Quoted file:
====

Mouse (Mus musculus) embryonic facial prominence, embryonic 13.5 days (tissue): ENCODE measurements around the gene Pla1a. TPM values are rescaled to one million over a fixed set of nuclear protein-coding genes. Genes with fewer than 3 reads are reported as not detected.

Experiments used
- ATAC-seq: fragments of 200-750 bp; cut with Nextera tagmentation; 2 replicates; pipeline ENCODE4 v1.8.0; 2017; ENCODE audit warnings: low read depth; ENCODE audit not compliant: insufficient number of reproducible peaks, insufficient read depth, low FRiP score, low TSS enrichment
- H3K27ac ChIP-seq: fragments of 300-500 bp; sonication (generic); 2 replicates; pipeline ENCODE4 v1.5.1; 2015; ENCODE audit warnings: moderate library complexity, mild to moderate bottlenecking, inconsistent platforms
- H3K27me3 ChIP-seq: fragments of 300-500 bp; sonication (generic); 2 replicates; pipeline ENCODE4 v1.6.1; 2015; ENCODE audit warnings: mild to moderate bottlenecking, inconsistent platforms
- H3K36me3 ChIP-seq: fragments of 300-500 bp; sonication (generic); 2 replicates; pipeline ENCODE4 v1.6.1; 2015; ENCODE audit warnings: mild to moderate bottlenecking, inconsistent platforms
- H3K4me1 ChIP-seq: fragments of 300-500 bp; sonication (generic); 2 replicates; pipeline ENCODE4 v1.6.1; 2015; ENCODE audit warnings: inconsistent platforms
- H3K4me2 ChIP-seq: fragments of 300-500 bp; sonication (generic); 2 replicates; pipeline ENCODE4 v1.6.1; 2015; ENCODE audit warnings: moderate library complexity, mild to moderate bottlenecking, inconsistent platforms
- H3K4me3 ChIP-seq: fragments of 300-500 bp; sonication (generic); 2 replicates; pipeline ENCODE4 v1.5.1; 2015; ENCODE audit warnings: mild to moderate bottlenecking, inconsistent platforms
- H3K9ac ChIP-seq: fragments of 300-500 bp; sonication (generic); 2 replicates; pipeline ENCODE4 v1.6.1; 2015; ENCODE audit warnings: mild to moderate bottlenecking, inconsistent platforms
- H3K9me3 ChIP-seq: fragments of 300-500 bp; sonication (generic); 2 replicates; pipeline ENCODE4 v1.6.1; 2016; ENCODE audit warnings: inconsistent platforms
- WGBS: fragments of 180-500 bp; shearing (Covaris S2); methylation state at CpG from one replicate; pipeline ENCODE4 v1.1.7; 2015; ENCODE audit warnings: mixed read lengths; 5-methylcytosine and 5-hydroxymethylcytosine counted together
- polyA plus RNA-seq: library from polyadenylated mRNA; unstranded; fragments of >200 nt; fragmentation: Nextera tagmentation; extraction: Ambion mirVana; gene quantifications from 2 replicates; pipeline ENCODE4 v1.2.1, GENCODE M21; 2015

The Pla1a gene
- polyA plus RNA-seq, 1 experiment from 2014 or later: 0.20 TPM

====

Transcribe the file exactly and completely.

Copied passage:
Mouse (Mus musculus) embryonic facial prominence, embryonic 13.5 days (tissue): ENCODE measurements around the gene Pla1a. TPM values are rescaled to one million over a fixed set of nuclear protein-coding genes. Genes with fewer than 3 reads are reported as not detected.

Experiments used
- ATAC-seq: fragments of 200-750 bp; cut with Nextera tagmentation; 2 replicates; pipeline ENCODE4 v1.8.0; 2017; ENCODE audit warnings: low read depth; ENCODE audit not compliant: insufficient number of reproducible peaks, insufficient read depth, low FRiP score, low TSS enrichment
- H3K27ac ChIP-seq: fragments of 300-500 bp; sonication (generic); 2 replicates; pipeline ENCODE4 v1.5.1; 2015; ENCODE audit warnings: moderate library complexity, mild to moderate bottlenecking, inconsistent platforms
- H3K27me3 ChIP-seq: fragments of 300-500 bp; sonication (generic); 2 replicates; pipeline ENCODE4 v1.6.1; 2015; ENCODE audit warnings: mild to moderate bottlenecking, inconsistent platforms
- H3K36me3 ChIP-seq: fragments of 300-500 bp; sonication (generic); 2 replicates; pipeline ENCODE4 v1.6.1; 2015; ENCODE audit warnings: mild to moderate bottlenecking, inconsistent platforms
- H3K4me1 ChIP-seq: fragments of 300-500 bp; sonication (generic); 2 replicates; pipeline ENCODE4 v1.6.1; 2015; ENCODE audit warnings: inconsistent platforms
- H3K4me2 ChIP-seq: fragments of 300-500 bp; sonication (generic); 2 replicates; pipeline ENCODE4 v1.6.1; 2015; ENCODE audit warnings: moderate library complexity, mild to moderate bottlenecking, inconsistent platforms
- H3K4me3 ChIP-seq: fragments of 300-500 bp; sonication (generic); 2 replicates; pipeline ENCODE4 v1.5.1; 2015; ENCODE audit warnings: mild to moderate bottlenecking, inconsistent platforms
- H3K9ac ChIP-seq: fragments of 300-500 bp; sonication (generic); 2 replicates; pipeline ENCODE4 v1.6.1; 2015; ENCODE audit warnings: mild to moderate bottlenecking, inconsistent platforms
- H3K9me3 ChIP-seq: fragments of 300-500 bp; sonication (generic); 2 replicates; pipeline ENCODE4 v1.6.1; 2016; ENCODE audit warnings: inconsistent platforms
- WGBS: fragments of 180-500 bp; shearing (Covaris S2); methylation state at CpG from one replicate; pipeline ENCODE4 v1.1.7; 2015; ENCODE audit warnings: mixed read lengths; 5-methylcytosine and 5-hydroxymethylcytosine counted together
- polyA plus RNA-seq: library from polyadenylated mRNA; unstranded; fragments of >200 nt; fragmentation: Nextera tagmentation; extraction: Ambion mirVana; gene quantifications from 2 replicates; pipeline ENCODE4 v1.2.1, GENCODE M21; 2015

The Pla1a gene
- polyA plus RNA-seq, 1 experiment from 2014 or later: 0.20 TPM